Unlike the Final Salary Scheme, there is no promise of a guaranteed pension income when you retire. Instead the contributions from you and the Company will be invested in the stock market and build up an amount of money for you to draw upon when you retire.

The income you receive from a money purchase pension scheme is dependent upon the value of your pension plan. In simple terms, a money purchase pension is like having a long term savings account; you build up a pot of money and you are able to draw from this pot in any amount you wish from age 55 for instance:

  • You can draw the whole pot out as a single payment
  • You can draw fixed monthly payments
  • You can draw flexibly payments as and when you require them
  • Alternatively you are able to exchange the value of your pension plan with an insurance company in return for a guaranteed income.

The earliest time you can draw the pension will be age 55 and you are able to draw 25% of the pension fund as a tax free lump sum. The balance of the pension fund is taxed as income if and when you draw the money out.

You should know that, whilst your Final Salary Pension and the new GPP are funded by the same Company (your employers) the pension schemes are entirely separate and ring-fenced from each other.


If your Final Salary Pension scheme is or has closed it is important that you understand how you are affected and what your options are.

It is likely your years of service in the final salary pension scheme have been reduced which will affect the amount of income you would have expected to receive in retirement.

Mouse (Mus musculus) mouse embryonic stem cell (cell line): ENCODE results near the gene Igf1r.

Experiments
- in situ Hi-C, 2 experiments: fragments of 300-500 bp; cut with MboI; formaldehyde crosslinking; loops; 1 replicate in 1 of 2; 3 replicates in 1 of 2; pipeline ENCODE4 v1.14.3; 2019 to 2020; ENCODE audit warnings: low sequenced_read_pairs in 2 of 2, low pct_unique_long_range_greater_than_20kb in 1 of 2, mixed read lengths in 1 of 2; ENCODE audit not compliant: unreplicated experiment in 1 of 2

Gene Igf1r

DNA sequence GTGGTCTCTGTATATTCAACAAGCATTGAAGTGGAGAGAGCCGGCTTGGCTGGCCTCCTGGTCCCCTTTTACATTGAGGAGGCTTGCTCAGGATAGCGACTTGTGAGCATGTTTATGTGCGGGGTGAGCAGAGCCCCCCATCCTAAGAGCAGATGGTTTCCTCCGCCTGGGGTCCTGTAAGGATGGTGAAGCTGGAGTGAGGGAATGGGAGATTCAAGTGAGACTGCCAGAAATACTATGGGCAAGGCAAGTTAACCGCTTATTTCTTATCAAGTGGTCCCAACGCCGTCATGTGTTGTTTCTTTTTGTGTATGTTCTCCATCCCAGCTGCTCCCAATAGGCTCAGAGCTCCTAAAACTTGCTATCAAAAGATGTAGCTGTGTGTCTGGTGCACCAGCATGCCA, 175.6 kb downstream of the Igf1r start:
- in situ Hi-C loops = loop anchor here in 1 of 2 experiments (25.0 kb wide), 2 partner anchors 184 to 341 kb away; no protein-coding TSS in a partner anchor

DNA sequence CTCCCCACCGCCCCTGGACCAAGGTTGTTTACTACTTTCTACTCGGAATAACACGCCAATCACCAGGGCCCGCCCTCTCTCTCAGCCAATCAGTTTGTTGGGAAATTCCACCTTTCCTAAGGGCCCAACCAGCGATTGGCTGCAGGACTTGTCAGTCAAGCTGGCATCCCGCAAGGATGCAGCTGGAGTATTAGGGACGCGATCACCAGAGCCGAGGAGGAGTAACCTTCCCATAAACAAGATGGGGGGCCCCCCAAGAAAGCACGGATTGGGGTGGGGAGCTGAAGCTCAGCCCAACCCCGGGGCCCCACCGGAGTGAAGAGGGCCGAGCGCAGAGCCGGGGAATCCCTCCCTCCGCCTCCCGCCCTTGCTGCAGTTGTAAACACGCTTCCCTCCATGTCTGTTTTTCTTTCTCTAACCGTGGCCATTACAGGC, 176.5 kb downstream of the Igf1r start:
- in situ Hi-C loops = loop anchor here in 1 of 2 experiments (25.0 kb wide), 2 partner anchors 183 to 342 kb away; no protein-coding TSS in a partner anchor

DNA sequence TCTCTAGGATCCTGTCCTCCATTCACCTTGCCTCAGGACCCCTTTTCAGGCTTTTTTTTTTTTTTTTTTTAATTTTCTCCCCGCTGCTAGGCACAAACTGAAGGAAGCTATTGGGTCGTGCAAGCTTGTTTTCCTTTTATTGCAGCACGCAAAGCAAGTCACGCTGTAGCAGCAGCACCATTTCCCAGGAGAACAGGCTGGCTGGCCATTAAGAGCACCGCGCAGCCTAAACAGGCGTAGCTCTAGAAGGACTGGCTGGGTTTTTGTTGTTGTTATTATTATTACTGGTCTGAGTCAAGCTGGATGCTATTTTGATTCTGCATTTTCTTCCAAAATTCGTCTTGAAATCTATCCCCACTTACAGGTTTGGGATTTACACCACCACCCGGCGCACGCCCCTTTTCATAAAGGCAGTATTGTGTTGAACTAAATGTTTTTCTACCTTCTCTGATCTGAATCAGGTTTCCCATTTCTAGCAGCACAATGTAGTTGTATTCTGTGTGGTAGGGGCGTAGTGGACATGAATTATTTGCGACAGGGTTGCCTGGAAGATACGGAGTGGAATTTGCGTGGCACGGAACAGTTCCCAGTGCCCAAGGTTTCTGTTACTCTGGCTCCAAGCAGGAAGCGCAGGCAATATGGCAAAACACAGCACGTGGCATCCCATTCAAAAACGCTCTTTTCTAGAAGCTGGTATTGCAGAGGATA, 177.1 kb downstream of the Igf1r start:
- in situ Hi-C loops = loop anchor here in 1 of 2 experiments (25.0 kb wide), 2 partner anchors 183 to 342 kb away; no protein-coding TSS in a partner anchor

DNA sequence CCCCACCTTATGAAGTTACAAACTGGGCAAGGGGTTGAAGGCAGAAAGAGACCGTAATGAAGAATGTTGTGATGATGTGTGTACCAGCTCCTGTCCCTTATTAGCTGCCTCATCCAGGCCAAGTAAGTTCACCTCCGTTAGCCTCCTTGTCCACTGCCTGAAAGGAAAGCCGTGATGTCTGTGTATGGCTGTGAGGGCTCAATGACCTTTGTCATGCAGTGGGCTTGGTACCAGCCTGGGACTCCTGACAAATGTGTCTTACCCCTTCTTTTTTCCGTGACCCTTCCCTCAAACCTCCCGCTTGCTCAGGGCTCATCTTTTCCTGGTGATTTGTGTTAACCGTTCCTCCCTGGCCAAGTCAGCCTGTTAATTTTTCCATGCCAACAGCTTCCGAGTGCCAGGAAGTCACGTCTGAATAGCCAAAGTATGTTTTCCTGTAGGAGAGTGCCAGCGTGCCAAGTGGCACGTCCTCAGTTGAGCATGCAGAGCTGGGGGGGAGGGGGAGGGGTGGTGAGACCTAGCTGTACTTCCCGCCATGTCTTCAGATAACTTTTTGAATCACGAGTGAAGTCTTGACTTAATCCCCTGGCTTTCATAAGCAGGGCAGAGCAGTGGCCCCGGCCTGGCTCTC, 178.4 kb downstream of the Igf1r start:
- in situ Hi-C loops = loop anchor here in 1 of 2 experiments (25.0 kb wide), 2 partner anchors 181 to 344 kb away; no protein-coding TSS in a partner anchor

Under current legislation the Company has an obligation to offer you a transfer value unless you’re within one year of the scheme normal retirement date. This is a cash lump sum the pension scheme has to offer so you can consider whether it is worthwhile retaining your promised pension or taking the lump sum.

It is important to request this value not only because the Company do not automatically provide you with a true guaranteed figure but also because you want to be in an informed position. The transfer value statement should be accompanied with a statement that shows how much your pension benefits have been frozen at. Read our separate blog post which explains transfer values and the reasons why final salary scheme members should be considering this option here.

Ultimately, the decision on whether to accept a transfer value is a complex one but our message is to make sure you put yourself in the most informed position; know where you stand and have your transfer value calculated, particularly if your Final Salary scheme is facing closure.

Upon receiving the calculation it is likely that a significant sum of money will be offered to give up your benefits in the scheme. We can help you understand what the offer is, explain your options and which option is the most suitable for your personal circumstances.

For further advice, contact the experts at Hine Financial Services on 0161 438 0000.